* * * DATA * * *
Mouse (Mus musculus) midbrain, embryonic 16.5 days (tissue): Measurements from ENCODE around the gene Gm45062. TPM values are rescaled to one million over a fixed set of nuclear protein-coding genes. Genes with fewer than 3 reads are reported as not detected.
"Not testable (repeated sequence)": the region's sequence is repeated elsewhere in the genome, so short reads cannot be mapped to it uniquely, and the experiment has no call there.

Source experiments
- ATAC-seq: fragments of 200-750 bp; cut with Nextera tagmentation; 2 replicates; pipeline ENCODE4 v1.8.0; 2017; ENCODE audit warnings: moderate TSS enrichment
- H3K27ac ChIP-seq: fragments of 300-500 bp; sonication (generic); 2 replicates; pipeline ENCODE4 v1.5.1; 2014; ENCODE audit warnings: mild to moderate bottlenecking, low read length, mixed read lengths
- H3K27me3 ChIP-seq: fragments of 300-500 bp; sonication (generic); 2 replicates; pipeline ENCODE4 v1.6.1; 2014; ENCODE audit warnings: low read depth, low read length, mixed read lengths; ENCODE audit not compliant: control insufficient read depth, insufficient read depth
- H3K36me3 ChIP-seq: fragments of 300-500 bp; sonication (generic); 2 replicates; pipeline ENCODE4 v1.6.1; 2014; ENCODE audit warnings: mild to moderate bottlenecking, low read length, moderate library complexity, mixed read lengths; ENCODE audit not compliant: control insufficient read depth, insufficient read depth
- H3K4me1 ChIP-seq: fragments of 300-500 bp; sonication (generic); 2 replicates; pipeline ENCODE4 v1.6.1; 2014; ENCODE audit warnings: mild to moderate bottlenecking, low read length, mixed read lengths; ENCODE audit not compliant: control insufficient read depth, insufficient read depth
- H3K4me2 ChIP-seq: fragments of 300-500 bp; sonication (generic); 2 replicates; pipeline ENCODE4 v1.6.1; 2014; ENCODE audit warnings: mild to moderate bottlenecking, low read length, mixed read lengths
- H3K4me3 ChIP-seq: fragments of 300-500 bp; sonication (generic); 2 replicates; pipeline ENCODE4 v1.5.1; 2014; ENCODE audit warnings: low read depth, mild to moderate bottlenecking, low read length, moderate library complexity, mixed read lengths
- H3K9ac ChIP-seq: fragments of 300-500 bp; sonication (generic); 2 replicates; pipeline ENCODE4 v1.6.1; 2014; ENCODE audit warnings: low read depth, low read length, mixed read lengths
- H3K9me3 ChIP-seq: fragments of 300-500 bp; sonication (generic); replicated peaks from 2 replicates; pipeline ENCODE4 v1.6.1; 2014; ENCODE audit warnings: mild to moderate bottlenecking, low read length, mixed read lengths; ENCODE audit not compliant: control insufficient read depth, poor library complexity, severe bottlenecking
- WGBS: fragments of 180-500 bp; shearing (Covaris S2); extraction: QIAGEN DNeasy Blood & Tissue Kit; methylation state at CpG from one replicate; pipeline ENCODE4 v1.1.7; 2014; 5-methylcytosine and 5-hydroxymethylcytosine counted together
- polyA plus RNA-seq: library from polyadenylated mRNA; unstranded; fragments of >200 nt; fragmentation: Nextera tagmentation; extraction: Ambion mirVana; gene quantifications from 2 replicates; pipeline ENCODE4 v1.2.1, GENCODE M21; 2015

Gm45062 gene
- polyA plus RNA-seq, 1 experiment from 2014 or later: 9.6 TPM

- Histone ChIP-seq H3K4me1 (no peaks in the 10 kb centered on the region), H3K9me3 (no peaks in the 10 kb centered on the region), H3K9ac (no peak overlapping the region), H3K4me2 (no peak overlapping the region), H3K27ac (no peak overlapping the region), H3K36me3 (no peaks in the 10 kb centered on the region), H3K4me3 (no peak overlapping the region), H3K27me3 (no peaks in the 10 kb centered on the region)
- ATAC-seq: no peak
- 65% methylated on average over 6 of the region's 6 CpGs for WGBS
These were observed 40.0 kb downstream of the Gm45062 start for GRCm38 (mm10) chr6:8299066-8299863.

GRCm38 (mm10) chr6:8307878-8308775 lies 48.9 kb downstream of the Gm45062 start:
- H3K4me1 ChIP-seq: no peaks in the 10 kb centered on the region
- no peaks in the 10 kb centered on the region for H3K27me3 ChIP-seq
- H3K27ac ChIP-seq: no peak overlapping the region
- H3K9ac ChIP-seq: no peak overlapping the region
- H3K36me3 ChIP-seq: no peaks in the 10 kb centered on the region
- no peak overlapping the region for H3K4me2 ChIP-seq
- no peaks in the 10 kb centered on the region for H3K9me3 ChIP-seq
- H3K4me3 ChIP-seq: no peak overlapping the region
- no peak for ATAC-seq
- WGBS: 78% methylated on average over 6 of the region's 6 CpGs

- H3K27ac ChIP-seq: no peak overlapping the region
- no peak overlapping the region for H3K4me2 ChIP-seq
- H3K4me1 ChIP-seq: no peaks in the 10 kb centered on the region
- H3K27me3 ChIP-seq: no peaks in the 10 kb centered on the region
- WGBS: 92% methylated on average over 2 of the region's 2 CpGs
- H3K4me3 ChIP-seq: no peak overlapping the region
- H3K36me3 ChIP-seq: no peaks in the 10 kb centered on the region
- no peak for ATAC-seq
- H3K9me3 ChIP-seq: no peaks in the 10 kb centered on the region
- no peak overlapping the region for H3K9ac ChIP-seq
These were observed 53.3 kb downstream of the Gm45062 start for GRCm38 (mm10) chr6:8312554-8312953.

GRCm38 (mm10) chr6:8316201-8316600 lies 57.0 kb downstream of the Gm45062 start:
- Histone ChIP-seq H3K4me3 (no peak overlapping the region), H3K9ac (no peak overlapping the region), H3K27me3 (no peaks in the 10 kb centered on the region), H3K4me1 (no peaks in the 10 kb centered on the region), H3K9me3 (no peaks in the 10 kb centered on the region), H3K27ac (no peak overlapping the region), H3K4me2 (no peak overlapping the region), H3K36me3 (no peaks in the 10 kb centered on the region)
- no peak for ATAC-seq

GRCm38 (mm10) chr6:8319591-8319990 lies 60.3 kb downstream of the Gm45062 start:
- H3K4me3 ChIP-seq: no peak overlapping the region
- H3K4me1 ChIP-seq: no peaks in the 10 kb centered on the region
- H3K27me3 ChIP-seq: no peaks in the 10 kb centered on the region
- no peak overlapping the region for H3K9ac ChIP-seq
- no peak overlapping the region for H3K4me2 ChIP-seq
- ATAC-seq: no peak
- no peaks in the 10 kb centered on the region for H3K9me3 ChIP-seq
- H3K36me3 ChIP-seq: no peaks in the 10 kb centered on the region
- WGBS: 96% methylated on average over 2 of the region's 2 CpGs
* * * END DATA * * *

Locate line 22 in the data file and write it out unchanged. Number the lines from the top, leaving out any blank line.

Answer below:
- H3K4me1 ChIP-seq: no peaks in the 10 kb centered on the region